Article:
Linda Hogan and Hanan al-Shaykh present differing views of the body. Linda Hogan views her body as a vessel through which life flows in and out of. It connects her to the rest of the Earth through the air she breathes, the food she eats, and the way she lives her life with respect for other creatures. Its shape, size, and skin coloring have no bearing on her life.
Al-Shaykh, on the other hand, presents a view of her body that is much more familiar to me. Her body is something that constricts her and will not bend to her will. Because it is not the acceptable size or shape for her culture, she is constantly self-conscious and feels as though she needs to separate herself from the outside world to escape ridicule.
Although al-Shaykh’s ideal body is plump and the ideal body in our culture is thin, both cultures affix a woman’s ideal body type to the men’s preferences. Al-Shaykh’s entire piece centered around problems she has with her body type, as do many of the pieces we have previously read, such as Lucy Grealy’s and Patricia Stevens’. However, it is noticeable to me that in Linda Hogan’s entire essay about her body, she did not mention size or shape even once.
I think this may be because Hogan is more connected to her body than al-Shaykh or Grealy or Stevens or me. Instead of using the lived body experience as a theory with which to see gendered situations, she actually uses it as a lens through which to see her world. Her mindset is that she is living as a part of her body instead of trapped inside of it. Perhaps this, also, leads to the fact that she doesn’t feel the need to control her body or change it to bend society’s will. Because she believes it is serving a greater purpose, she is not preoccupied with who it might attract.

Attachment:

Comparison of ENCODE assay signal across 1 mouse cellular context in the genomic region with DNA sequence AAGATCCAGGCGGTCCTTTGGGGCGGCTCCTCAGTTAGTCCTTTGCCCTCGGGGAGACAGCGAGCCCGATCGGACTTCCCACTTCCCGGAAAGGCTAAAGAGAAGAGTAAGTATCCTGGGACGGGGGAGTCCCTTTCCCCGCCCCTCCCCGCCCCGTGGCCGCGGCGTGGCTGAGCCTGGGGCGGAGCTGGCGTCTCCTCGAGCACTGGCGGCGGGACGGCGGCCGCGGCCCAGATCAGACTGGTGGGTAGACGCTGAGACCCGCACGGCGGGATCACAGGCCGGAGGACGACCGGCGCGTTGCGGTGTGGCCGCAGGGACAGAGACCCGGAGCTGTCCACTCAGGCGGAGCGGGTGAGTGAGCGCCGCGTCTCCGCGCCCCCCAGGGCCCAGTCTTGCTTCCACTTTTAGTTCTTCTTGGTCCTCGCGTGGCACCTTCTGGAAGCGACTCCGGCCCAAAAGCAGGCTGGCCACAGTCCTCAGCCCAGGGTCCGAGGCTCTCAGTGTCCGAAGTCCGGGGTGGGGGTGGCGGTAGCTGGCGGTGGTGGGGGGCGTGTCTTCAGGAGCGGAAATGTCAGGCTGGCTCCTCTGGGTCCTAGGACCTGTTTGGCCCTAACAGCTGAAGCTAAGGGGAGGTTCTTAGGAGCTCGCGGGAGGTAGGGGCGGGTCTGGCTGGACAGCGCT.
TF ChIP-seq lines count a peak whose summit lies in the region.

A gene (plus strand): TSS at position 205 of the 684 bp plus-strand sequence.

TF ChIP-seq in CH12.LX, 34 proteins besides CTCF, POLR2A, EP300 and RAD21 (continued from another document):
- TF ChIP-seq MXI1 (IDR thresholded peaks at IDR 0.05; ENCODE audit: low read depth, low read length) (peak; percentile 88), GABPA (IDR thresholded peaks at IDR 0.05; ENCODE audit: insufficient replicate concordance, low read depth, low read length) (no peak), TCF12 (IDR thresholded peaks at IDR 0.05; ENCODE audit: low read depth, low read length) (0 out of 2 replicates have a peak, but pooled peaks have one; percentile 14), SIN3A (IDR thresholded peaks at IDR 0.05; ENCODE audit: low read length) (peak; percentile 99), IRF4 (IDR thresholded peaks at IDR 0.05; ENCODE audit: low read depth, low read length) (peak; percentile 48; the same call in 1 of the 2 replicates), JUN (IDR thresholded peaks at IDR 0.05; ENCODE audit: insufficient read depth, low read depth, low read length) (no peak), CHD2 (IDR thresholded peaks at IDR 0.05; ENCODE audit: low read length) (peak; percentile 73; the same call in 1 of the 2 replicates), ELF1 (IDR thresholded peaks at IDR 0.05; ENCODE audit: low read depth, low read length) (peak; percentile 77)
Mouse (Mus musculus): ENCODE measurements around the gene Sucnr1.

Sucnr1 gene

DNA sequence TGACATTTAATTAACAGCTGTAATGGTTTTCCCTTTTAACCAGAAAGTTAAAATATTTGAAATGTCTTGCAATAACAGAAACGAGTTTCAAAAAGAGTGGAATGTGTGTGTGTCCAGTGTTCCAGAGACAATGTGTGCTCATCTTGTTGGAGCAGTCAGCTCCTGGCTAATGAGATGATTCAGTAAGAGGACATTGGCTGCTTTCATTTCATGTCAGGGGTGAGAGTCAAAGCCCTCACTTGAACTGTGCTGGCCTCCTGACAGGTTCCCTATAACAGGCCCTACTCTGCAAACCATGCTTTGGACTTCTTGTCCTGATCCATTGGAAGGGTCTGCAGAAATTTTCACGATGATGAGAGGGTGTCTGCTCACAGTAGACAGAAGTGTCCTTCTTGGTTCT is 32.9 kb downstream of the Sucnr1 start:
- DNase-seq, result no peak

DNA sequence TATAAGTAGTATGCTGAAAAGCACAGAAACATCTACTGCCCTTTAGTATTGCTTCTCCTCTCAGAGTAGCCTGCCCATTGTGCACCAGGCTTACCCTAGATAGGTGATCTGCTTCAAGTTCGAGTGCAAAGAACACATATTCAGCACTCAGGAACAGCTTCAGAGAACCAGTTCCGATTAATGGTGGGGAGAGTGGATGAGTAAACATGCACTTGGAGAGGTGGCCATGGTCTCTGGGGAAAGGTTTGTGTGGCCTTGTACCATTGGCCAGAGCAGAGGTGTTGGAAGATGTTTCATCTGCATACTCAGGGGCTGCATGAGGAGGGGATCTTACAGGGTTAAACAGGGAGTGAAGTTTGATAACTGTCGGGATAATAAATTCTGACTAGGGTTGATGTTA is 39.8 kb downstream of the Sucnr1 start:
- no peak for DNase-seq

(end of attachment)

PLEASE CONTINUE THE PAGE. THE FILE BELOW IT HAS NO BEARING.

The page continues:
Our discourse has involved the lived body for the entirety of the quarter, but Hogan’s is the first essay that really opened my mind to the fact that the lived body is not just a theory but also a way of thinking. It can be so liberating to women (including myself, and probably most woman) who suffer from body image issues. It can also serve to connect us with ourselves, remembering that our body is a co-dependent part of a larger universe.